Fortunately (or unfortunately, depending on your tolerance for poor sound quality), a 118-minute audience recording of this concert circulates amongst Sun Ra fanatics. And believe me, this one is only for the irredeemably fanatical. During quiet passages, it is barely listenable; but when the music gets loud, it is nothing but a distorted roar of undifferentiated white noise. Maybe it’s not quite that bad, and after a while, you do get used to it, yeah, yeah, yeah – but, sheesh! That said, our intrepid recordist did manage to preserve a nearly complete performance from this first European tour and a little perseverance offers intermittent rewards. A blow-by-blow description would be even more tedious than usual, but I want to point out a few highlights. First of all, Ra seems to have been provided with a decent concert grand piano, upon which he spends more than his usual, obligatory amount of time and he sounds truly inspired by the instrument throughout. The first set features one of the final performances of “Walking on the Moon,” sporting a slightly different arrangement with more high-octane big-band riffing and fewer overt solos, further omitting Ra’s usual wandering keyboard at the end and instead segueing immediately into the swinging space chant, “Outer Spaceways Incorporated.” “The Shadow World” is its usual, mysterious, shape-shifting self which breaks down into a lovely piano duet with Silva’s arco bass, interrupted here and there by Kwami Hadi’s daredevil high-wire trumpet act. This maneuver prods Ra and Silva to even more delirious flights of fancy before the full Arkestra lurches into another one of those dirgey, old-fashioned-sounding compositions that brings to mind the “Discipline” series to come. The first known performance of “Life is Splendid” opens with the massed flute choir effect similar to “Friendly Galaxy No.2,” before the incantatory vocals by Tyson and Ra. Tyson then chants with the Arkestra about “somewhere in outer space” where “we’ll wait for you… in tomorrow’s world” until an eruption of free jazz skronk and a spacey synth drone brings things to a dramatic close.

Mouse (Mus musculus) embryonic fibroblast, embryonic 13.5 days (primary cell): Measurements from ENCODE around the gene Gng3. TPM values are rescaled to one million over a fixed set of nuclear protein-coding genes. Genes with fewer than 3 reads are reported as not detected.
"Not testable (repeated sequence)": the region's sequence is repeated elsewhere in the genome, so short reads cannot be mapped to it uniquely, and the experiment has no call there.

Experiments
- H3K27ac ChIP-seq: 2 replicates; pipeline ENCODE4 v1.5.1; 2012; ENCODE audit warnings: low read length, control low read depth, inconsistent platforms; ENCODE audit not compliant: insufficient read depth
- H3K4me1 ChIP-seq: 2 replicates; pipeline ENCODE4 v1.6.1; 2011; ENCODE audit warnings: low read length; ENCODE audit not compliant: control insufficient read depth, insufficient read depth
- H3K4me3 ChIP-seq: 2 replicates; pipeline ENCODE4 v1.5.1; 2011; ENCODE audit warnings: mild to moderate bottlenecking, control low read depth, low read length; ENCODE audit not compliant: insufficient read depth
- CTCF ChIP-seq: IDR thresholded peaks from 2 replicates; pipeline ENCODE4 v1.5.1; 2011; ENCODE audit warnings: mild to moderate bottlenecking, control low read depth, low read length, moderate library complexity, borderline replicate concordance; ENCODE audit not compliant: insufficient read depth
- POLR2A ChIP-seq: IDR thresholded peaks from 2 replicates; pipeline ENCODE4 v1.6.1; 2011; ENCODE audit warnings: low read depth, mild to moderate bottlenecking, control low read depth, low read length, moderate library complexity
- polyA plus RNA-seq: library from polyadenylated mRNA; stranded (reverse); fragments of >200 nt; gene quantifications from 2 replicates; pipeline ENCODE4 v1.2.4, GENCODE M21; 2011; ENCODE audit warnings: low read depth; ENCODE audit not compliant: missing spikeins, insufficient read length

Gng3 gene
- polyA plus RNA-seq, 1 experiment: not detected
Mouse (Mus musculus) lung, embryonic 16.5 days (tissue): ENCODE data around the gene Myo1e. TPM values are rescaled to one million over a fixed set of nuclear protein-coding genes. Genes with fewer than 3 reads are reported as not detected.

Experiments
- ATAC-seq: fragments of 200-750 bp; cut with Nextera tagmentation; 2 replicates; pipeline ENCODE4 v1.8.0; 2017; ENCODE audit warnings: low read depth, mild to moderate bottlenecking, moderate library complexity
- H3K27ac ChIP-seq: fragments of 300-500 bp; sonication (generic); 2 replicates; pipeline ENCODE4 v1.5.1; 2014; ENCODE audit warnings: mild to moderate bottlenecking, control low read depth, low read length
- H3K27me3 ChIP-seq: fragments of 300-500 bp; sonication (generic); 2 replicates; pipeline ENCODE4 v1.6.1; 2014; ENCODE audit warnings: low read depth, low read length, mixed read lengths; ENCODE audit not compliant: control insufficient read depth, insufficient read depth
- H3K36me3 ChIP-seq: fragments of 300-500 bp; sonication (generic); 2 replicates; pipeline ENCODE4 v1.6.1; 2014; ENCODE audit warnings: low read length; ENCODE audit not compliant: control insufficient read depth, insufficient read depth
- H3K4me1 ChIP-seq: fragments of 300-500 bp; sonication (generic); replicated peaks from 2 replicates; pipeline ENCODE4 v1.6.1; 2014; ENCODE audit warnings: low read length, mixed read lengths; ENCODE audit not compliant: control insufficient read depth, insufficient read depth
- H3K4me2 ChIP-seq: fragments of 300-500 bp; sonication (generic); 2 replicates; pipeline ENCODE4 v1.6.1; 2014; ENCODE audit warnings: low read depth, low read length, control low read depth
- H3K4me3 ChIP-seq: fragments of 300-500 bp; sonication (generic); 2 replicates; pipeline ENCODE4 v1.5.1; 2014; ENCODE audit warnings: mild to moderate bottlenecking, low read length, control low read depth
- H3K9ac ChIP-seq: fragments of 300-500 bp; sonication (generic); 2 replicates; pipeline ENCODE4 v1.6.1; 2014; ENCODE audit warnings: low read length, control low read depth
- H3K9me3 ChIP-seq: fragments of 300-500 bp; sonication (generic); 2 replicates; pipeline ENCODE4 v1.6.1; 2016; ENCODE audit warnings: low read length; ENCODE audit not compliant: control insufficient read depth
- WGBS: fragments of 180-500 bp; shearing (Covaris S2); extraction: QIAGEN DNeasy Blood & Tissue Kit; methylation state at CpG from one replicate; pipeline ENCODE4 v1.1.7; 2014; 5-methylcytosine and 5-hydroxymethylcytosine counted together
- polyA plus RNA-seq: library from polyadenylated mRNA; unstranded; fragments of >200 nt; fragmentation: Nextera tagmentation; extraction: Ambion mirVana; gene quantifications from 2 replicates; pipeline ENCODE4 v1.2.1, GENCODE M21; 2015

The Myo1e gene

The forty-six minute fragment of the second set is even more interesting, cutting in on what at first sounds like a conducted improvisation featuring Ra on piano and Silva on bowed cello. But upon closer listening, it sounds to me like Ra is outlining a pre-conceived harmonic structure that comes to a definite conclusion. After a brief pause, Ra launches into a piano solo that also sounds through-composed. Is this a suite? Or does the bewildered audience just not have the opportunity to react? Ra’s playing becomes more rhythmically agitated, each hand playing in different keys, punctuated by the Arkestra’s braying space-chords whose inner voices suggest the harmonic movements of the piano. After a cued stop, dueling alto saxophones take over amidst intermittent Arkestra blasting and churning percussion. The poor quality of the recording makes it difficult to hear what exactly is going on here, but it is certainly intense! A crashing gong introduces a chiming electric keyboard solo to end. Next up is a medley of compositions that date back to the early years in Chicago: “Planet Earth” has by now gained lyrics for an ensemble of vocalists and “El is the Sound of Joy” gets an expansive arrangement featuring a swirling, roller-rink organ solo by Ra. Despite the poor sound quality, you can still hear that the Arkestra is tight and well-rehearsed on both of these swinging big-band numbers. The first known performance of “Pleiades” begins with a brief statement of the theme on the reedy Rocksichord before a lengthy electric keyboard solo full of whooshing synthesizer and terrifying, pile-driving organ cluster-bombs that anticipate the industrial noise-making of Einstürzende Neubauten. Clearly, Sonny was very much ahead of his time. All of this builds up to a frenetic group improvisation featuring Silva’s viola, Pat Patrick bass clarinet, Eloe Omoe on Neptunian lipflecto, and (perhaps) Akh Tal Ebah on long-breathed trumpet. Finally, after almost twenty minutes, things quiet down and a flute choir plays the liltingly beautiful composition in its entirety, accompanied by some weirdo chords from Ra’s piano. The tape cuts off just as Ra begins to solo, which is too bad since I was just starting to get used to the bad sound quality!